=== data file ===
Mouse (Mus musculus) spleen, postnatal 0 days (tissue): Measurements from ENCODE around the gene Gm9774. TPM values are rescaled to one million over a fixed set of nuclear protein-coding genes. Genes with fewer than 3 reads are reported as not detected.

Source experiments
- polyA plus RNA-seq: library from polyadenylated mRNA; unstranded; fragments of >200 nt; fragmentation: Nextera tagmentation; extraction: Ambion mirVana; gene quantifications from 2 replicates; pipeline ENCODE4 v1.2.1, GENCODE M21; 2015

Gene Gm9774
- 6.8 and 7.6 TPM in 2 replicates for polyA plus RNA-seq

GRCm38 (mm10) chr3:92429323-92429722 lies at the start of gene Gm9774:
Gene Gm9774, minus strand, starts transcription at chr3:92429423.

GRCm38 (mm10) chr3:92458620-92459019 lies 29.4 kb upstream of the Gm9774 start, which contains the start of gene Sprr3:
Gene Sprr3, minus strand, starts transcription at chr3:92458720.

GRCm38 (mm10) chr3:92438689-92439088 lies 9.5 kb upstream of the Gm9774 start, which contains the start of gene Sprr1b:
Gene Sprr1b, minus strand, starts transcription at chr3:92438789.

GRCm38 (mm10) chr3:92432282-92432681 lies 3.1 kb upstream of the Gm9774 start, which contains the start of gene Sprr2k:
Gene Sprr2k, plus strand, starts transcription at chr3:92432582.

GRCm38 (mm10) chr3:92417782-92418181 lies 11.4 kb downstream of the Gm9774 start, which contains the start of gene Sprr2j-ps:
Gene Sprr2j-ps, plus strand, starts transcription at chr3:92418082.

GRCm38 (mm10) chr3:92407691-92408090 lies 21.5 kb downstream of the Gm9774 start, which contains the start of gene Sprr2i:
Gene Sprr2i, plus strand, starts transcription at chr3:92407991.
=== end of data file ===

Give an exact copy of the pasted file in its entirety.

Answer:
Mouse (Mus musculus) spleen, postnatal 0 days (tissue): Measurements from ENCODE around the gene Gm9774. TPM values are rescaled to one million over a fixed set of nuclear protein-coding genes. Genes with fewer than 3 reads are reported as not detected.

Source experiments
- polyA plus RNA-seq: library from polyadenylated mRNA; unstranded; fragments of >200 nt; fragmentation: Nextera tagmentation; extraction: Ambion mirVana; gene quantifications from 2 replicates; pipeline ENCODE4 v1.2.1, GENCODE M21; 2015

Gene Gm9774
- 6.8 and 7.6 TPM in 2 replicates for polyA plus RNA-seq

GRCm38 (mm10) chr3:92429323-92429722 lies at the start of gene Gm9774:
Gene Gm9774, minus strand, starts transcription at chr3:92429423.

GRCm38 (mm10) chr3:92458620-92459019 lies 29.4 kb upstream of the Gm9774 start, which contains the start of gene Sprr3:
Gene Sprr3, minus strand, starts transcription at chr3:92458720.

GRCm38 (mm10) chr3:92438689-92439088 lies 9.5 kb upstream of the Gm9774 start, which contains the start of gene Sprr1b:
Gene Sprr1b, minus strand, starts transcription at chr3:92438789.

GRCm38 (mm10) chr3:92432282-92432681 lies 3.1 kb upstream of the Gm9774 start, which contains the start of gene Sprr2k:
Gene Sprr2k, plus strand, starts transcription at chr3:92432582.

GRCm38 (mm10) chr3:92417782-92418181 lies 11.4 kb downstream of the Gm9774 start, which contains the start of gene Sprr2j-ps:
Gene Sprr2j-ps, plus strand, starts transcription at chr3:92418082.

GRCm38 (mm10) chr3:92407691-92408090 lies 21.5 kb downstream of the Gm9774 start, which contains the start of gene Sprr2i:
Gene Sprr2i, plus strand, starts transcription at chr3:92407991.